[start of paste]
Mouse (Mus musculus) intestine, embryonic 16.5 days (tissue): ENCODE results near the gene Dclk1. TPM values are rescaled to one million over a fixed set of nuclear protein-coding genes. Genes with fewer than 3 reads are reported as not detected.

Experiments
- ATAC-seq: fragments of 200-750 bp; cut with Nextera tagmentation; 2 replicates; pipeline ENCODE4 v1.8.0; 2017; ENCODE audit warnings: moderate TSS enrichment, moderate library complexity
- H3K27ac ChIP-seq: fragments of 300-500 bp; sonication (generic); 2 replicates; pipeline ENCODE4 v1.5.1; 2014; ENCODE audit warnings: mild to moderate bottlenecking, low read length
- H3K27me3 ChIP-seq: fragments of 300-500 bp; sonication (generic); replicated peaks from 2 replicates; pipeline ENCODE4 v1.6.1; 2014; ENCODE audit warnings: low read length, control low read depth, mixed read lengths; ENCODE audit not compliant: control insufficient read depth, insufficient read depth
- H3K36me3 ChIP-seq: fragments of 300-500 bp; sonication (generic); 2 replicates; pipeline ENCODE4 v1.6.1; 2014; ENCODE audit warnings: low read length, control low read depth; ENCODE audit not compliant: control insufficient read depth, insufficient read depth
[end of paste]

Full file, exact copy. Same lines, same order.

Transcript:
Mouse (Mus musculus) intestine, embryonic 16.5 days (tissue): ENCODE results near the gene Dclk1. TPM values are rescaled to one million over a fixed set of nuclear protein-coding genes. Genes with fewer than 3 reads are reported as not detected.

Experiments
- ATAC-seq: fragments of 200-750 bp; cut with Nextera tagmentation; 2 replicates; pipeline ENCODE4 v1.8.0; 2017; ENCODE audit warnings: moderate TSS enrichment, moderate library complexity
- H3K27ac ChIP-seq: fragments of 300-500 bp; sonication (generic); 2 replicates; pipeline ENCODE4 v1.5.1; 2014; ENCODE audit warnings: mild to moderate bottlenecking, low read length
- H3K27me3 ChIP-seq: fragments of 300-500 bp; sonication (generic); replicated peaks from 2 replicates; pipeline ENCODE4 v1.6.1; 2014; ENCODE audit warnings: low read length, control low read depth, mixed read lengths; ENCODE audit not compliant: control insufficient read depth, insufficient read depth
- H3K36me3 ChIP-seq: fragments of 300-500 bp; sonication (generic); 2 replicates; pipeline ENCODE4 v1.6.1; 2014; ENCODE audit warnings: low read length, control low read depth; ENCODE audit not compliant: control insufficient read depth, insufficient read depth